Emotet, the notorious banking trojan that was first seen in 2014 and became one of the most prominent global cyber threats in the past few months, is showing no indications of slowing down. Due to a significant increase in its attack attempts, another national-level security alert has been raised.

What has happened?

The Cybersecurity and Infrastructure Security Agency (CISA) has raised another alert, warning U.S. organizations about the increasing activities of this global threat. The recent alert warns that Emotet has been targeting state and local government agencies in the U.S. Since July, around 16,000 activity alerts have been observed.

How does it operate?

Emotet is using worm-like features to infect networks. It leverages modular Dynamic Link Libraries (DLLs), allowing its operators to update and evolve its capabilities rapidly.

  • The key attack vectors used by Emotet include phishing emails (with attachment and links) and brute-force attacks.
  • Its C2 traffic possibly involves HTTP POST requests to Uniform Resource Identifiers. These requests are directed towards random length alphabetical directories hosted on Emotet-related domains or IPs.

Emotet’s Success Is Due to Anti-Evasion and a host of other tricks

  • The ability to spread to nearby Wi-Fi networks
  • A polymorphic design, meaning it constantly changes its identifiable characteristics, making it hard to detect as malicious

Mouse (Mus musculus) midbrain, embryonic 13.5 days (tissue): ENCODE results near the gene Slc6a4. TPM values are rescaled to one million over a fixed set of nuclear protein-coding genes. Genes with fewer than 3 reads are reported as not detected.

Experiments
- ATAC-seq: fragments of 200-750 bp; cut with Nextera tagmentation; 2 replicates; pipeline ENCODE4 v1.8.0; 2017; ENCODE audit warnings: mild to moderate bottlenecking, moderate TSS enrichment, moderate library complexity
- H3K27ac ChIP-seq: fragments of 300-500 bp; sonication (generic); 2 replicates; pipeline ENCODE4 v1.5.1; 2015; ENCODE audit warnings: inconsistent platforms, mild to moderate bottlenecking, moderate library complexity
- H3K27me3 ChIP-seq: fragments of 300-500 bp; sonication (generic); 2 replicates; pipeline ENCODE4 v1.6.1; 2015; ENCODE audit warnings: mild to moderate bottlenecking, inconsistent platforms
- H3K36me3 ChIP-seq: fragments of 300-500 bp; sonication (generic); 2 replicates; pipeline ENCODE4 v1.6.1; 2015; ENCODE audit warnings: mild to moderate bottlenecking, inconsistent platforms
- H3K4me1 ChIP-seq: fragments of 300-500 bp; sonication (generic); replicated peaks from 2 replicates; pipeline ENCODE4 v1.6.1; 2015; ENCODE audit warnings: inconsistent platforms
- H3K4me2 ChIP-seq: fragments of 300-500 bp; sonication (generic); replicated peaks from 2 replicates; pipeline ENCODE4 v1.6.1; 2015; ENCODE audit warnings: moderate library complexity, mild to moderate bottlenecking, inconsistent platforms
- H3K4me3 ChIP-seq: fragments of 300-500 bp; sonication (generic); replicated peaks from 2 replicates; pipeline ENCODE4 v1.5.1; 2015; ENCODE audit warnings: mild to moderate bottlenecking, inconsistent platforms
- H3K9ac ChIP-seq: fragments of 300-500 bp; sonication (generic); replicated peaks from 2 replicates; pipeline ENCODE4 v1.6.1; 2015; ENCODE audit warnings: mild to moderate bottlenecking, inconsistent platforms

• Fileless infections, such as Powershell scripts that also make post-infections difficult to detect
  • Worm-like features that steal administrative passwords and use them to spread throughout a network
  • “Email thread hijacking,” meaning it steals email chains from one infected machine and uses a spoofed identity to respond to trick other people in the thread to open a malicious file or click on a malicious link.

Below is a diagram showing some of the techniques employed by Emotet.

Recent attacks

Due to its frequent attack sprees, Emotet made headlines several times in the recent past.

  • At the beginning of this month, malicious email campaigns were observed mimicking the Democratic National Committee and infecting the victims with Emotet malware.
  • In September, some hackers targeted Quebec’s Department of Justice, infecting 14 inboxes under the Department‘s jurisdiction with a version of Emotet malware.


Emotet is a very active banking trojan and its operators are continuously enhancing this malware to sharpen its attacks further. For protection, CISA recommends putting strict security control over incoming emails, implementing group policy objects, and regularly reviewing firewall rules.